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After a bit of a greedy upsell, I dropped Automattic’s Jetpack plugin. One feature I was noodling on was the post follower option. Jetpack offers the ability for people to follow new posts from within a WordPress app as well as by email. This is how I resolved that need so I could finally uninstall Jetpack.

The first thing to note is that this is not the easiest way to solve this problem. If you want to send out emails to a group of people, using a mailer can be the simplest path. Services like Mailchimp and Hubspot have free levels. You are limited in how many emails you can send and each email will have the sender’s branding in the footer. You can also pay either of those platforms or other paid platforms like Constant Contact.

There are some good reasons to go with a mailer. No surprise to anyone reading this that I did not select one of those apps. I really wanted to solve this problem with a free or freemium WordPress plugin. The whole point, for me anyway, of using WordPress is this extendability. I prefer to run everything I can within WordPress, because it lives entirely within my control.

I chose The Newsletter plugin. It’s name is self explanatory. There were a couple of thresholds that it crossed for me: recently updated, installs in the hundreds of thousands, free, and with support for an SMTP mailing option so the newsletter would look like it came from my website domain


This was very simple. Immediately upon installing and activating, you can navigate to the Newsletter dashboard. The first time you do so, you are taken to a splash page that helps you with the basic configuration to get started.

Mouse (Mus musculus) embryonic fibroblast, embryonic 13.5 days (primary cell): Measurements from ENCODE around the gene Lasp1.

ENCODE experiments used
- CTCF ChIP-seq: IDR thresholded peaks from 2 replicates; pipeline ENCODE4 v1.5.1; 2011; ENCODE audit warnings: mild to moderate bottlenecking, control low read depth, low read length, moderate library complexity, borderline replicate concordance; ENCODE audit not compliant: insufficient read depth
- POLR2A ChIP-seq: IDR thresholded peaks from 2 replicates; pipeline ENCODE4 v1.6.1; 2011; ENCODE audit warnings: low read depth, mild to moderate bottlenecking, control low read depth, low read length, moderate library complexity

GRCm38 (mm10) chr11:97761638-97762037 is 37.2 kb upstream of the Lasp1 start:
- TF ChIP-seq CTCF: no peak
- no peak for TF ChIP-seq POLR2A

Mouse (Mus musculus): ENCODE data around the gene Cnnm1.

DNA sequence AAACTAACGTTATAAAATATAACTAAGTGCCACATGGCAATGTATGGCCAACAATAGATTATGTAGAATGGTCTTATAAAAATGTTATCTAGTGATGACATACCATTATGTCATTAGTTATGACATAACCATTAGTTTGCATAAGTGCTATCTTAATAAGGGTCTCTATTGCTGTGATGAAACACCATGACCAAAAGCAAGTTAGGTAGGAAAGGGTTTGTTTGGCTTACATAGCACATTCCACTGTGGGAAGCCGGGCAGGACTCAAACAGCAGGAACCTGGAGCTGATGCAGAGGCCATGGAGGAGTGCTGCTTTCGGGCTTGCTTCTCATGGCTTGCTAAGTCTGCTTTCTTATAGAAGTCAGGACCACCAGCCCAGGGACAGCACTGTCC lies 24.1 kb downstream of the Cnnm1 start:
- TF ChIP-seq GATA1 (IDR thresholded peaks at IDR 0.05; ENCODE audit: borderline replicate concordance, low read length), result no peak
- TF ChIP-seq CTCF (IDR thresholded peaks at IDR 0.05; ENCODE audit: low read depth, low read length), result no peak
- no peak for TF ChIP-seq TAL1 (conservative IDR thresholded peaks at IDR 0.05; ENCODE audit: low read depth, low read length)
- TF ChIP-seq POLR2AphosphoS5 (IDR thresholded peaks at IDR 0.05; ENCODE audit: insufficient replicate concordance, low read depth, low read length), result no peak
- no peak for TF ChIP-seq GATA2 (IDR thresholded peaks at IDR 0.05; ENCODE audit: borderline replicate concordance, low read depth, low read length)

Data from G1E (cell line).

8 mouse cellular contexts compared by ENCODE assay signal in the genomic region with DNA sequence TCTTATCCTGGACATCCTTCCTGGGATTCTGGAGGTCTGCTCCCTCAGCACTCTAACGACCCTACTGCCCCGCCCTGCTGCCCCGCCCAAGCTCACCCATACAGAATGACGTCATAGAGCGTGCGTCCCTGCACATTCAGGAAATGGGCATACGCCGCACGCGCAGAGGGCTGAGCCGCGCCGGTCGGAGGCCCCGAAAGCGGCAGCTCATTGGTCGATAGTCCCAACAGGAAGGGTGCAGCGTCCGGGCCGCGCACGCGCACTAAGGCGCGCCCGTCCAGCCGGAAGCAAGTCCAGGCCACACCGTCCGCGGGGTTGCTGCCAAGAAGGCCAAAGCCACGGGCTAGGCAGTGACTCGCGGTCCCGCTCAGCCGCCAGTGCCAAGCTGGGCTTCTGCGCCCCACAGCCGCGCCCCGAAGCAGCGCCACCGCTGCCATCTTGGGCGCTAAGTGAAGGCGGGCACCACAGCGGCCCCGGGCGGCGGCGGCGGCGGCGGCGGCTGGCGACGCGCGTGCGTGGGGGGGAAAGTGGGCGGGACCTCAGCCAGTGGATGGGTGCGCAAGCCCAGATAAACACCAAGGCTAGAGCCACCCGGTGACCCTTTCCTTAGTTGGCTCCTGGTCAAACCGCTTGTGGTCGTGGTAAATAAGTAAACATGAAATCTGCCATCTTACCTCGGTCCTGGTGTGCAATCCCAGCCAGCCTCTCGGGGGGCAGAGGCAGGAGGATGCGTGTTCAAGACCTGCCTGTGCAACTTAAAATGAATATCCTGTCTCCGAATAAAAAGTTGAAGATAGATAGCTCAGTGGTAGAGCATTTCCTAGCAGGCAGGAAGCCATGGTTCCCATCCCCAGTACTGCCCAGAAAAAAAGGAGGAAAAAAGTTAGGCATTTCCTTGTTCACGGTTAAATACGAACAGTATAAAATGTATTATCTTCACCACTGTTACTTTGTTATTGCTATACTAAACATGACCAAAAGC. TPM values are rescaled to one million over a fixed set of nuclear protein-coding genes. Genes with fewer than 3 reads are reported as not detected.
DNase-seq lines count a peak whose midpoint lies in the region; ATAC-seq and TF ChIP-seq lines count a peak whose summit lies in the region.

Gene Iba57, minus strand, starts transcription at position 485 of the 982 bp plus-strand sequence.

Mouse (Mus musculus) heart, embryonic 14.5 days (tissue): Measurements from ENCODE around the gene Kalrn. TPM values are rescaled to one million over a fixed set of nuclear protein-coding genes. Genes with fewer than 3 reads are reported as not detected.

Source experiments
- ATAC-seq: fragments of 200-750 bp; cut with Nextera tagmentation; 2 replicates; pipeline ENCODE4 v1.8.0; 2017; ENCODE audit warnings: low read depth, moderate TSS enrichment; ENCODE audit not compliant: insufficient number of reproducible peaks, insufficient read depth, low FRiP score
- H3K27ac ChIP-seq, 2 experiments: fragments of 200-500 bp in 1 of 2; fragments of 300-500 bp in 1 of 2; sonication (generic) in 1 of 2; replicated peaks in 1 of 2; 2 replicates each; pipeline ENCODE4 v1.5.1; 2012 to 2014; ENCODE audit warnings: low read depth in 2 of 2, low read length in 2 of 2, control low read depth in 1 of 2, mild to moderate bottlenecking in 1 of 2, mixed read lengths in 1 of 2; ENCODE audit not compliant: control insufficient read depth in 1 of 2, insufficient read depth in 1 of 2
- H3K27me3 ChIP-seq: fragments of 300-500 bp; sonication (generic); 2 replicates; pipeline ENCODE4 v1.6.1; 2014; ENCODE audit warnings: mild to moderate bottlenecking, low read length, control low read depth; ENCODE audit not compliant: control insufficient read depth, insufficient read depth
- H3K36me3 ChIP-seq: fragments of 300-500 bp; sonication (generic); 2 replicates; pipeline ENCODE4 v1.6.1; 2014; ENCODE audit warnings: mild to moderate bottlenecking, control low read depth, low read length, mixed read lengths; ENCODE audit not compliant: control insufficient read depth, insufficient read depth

There is a lot to configure in Newsletter but none of it is too technical. The plugin has its own addons to extend functionality. I am looking forward to playing with some of these, including Locked Content which allows you to create subscriber only content. I started off with the SMTP plugin and the WordPress import plugin. The first was necessary to send the newsletter as an email. The second was to import the email addresses from the Jetpack plugin.

Configure SMTP

The simple mail transfer protocol (SMTP) is the way to send emails. This can be an obstacle to success. If your SMTP server is not configured well, your newsletters may be intercepted as spam. Again, this is a benefit of a large commercial mailer because the email they send is generally accepted.

Out of the box, Newsletter uses the same WordPress mail sending function as Jetpack, from what I can tell. It is the wp_mail() function and when I sent a test message, it arrived at its destination. But there were some red flags because it was coming from my web server and not my my mail server.

I configured Newsletter with a user account I created on my mail server called newsletter. It would hopefully mean that the newsletter would appear in subscriber inboxes as for the sender. I sent myself a test message to see what would happen.

In my case, the email arrived with errors in its header. The spam check is looking at my server’s DKIM, SPF, and DMARC settings.

GMail header information shows that the email passed an SPF test but failed both DKIM and DMARC.

As this explainer on Cloudflare’s site says, DKIM, DMARC, and SPF are authentication methods to help email servers know whether to accept email or not. How you configure those is beyond the scope of this post but it’s pretty easy to do if you are running your own mail server. They are text entries in your mail server configuration that other email servers can check.

Newsletter offers a bunch of re-mailer options that you can use, including a basic SMTP one. Most of the re-mailer services require your own account on those third party servers. As far as I’m concern, if you need one of those, you might as well use Mailchimp or Hubspot.

I used Newsletter’s Generic SMTP addon, which is free. Instead of using the wp_mail() function, it connects to your SMTP server as if you were sending an email from your email account on that server. To configure it, you add your sending user (in my case, and password and the security method with which you will transmit the email. I turned off insecure SSL connections and used secure SMTP.